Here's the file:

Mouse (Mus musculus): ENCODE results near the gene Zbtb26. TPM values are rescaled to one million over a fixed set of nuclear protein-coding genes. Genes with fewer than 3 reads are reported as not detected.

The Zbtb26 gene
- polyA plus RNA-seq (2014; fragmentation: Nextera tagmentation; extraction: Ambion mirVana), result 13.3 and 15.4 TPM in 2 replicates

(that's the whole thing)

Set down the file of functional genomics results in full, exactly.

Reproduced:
Mouse (Mus musculus): ENCODE results near the gene Zbtb26. TPM values are rescaled to one million over a fixed set of nuclear protein-coding genes. Genes with fewer than 3 reads are reported as not detected.

The Zbtb26 gene
- polyA plus RNA-seq (2014; fragmentation: Nextera tagmentation; extraction: Ambion mirVana), result 13.3 and 15.4 TPM in 2 replicates